Alzheimer's disease: The strength of association of costs with different measures of disease severity
Mauskopf, J., Racketa, J., & Sherrill, E. (2010). Alzheimer's disease: The strength of association of costs with different measures of disease severity. Journal of Nutrition, Health & Aging, 14(8), 655-663. DOI: 10.1007/s12603-010-0312-6
To identify Alzheimer's disease (AD) severity measures for use in cost-effectiveness models that effectively capture the impact of AD on costs.
A review of the literature and data abstraction from papers that present 1) mean AD costs (direct, indirect, or total) by disease severity, defined using measure of cognition, functional status, and behavior; and/or 2) the results of regression analyses that estimate the strength of the association between AD costs and disease severity.
All papers reviewed showed that mean total costs increase with disease severity regardless of severity-measurement method. The relative difference in mean total costs between patients with severe disease compared to those with moderate disease, or moderate disease compared to mild disease, was fairly consistent across studies, suggesting that any of the disease-severity measures may be used to broadly categorize patients by cost. However, when regression analysis included multiple disease-severity measures, independent associations with costs were noted for the different measures. Cognitive and functional status measures were consistently associated with direct costs, whereas functional status and behavioral measures were consistently associated with indirect costs and caregiver hours.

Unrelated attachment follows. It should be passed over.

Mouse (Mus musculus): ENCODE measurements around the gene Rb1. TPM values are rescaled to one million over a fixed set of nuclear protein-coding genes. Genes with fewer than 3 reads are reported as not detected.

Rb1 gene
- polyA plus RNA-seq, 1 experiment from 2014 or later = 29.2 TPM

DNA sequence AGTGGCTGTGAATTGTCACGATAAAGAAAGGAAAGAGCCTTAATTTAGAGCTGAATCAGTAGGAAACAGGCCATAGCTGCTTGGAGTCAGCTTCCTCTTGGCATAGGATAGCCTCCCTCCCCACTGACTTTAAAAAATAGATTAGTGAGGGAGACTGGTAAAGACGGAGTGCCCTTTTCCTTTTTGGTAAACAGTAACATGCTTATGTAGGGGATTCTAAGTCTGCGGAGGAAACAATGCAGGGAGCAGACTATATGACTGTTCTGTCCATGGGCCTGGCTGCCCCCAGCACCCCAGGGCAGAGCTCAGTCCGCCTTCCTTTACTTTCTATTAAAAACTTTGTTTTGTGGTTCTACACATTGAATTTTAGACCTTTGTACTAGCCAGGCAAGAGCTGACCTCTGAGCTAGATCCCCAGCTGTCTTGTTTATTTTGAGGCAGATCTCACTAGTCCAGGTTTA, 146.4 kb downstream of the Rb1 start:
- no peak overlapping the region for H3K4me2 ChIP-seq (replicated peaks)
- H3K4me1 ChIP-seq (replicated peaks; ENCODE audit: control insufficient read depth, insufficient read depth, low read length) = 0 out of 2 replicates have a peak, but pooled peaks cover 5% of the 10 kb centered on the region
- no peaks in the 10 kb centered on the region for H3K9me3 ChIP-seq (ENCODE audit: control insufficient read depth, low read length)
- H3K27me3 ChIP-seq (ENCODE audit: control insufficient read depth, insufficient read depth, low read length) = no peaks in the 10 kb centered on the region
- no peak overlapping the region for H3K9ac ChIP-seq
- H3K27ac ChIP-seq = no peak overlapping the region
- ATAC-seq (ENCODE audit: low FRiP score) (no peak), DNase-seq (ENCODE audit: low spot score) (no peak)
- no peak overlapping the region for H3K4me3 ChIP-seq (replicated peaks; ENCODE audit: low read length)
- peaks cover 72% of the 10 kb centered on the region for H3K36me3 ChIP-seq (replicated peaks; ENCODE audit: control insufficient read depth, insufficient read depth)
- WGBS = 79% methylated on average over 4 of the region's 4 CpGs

Either multidimensional disease-severity measures, or a single disease-severity measure, that capture the impact of cognition, functional status, and behavior on costs are needed for cost-effectiveness models.